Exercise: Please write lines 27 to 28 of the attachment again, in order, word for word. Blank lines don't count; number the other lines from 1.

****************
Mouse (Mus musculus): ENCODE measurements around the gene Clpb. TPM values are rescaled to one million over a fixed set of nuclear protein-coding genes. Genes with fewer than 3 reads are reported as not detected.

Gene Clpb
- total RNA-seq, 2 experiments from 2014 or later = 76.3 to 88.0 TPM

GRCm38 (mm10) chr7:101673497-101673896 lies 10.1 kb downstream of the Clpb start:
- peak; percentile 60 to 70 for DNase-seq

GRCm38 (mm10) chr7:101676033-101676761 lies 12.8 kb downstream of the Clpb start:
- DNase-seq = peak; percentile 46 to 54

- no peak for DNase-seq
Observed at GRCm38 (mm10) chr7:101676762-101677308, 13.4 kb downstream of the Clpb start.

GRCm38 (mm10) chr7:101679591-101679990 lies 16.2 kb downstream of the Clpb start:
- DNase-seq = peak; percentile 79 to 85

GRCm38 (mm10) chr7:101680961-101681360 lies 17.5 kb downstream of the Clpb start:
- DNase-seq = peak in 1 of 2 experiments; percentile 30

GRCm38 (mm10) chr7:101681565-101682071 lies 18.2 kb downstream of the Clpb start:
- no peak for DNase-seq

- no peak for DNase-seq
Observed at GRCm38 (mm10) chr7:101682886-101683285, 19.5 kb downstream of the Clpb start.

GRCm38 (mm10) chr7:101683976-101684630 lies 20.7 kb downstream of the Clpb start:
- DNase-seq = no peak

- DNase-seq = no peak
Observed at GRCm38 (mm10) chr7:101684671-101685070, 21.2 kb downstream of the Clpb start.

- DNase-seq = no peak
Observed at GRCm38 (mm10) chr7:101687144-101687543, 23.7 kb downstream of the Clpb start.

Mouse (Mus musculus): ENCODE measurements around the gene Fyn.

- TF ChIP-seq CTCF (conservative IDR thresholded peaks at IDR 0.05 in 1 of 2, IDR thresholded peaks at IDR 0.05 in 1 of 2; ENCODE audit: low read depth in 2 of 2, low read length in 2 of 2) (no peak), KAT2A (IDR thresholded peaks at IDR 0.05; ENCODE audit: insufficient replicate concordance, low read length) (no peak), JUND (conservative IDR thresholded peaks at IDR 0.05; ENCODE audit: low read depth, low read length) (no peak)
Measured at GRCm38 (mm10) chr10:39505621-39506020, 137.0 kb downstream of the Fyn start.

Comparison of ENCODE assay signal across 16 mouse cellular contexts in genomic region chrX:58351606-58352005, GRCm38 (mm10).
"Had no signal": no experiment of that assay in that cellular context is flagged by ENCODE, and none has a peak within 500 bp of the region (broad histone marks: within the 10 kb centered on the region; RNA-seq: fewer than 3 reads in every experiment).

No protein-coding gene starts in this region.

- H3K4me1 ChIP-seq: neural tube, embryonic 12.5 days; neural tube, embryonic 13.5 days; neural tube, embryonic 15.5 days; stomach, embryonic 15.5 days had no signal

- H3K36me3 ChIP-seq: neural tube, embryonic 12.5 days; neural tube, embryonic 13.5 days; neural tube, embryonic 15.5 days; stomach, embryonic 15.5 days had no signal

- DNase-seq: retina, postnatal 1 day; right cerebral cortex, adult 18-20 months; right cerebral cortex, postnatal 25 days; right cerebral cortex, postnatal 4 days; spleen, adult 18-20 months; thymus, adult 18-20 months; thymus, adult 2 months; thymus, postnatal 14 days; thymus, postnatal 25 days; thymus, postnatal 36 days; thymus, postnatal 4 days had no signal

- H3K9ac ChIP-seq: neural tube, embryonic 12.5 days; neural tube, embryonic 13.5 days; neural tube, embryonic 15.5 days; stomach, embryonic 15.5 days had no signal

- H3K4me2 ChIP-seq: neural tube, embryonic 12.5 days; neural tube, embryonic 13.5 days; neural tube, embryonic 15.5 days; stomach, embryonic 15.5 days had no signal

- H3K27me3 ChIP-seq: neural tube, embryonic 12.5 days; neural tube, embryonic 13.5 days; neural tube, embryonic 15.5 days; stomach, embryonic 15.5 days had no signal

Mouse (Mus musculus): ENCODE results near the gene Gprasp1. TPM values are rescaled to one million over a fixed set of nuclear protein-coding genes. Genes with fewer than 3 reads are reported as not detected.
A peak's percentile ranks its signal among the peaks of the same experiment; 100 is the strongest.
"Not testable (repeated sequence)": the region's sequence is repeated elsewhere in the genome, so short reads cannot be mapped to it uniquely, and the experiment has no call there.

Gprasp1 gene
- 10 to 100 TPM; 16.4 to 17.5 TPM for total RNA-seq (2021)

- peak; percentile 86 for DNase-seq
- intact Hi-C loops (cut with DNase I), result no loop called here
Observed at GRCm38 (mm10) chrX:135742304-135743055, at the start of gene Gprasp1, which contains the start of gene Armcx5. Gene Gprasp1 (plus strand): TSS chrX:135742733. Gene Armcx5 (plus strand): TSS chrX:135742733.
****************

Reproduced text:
Comparison of ENCODE assay signal across 16 mouse cellular contexts in genomic region chrX:58351606-58352005, GRCm38 (mm10).
"Had no signal": no experiment of that assay in that cellular context is flagged by ENCODE, and none has a peak within 500 bp of the region (broad histone marks: within the 10 kb centered on the region; RNA-seq: fewer than 3 reads in every experiment).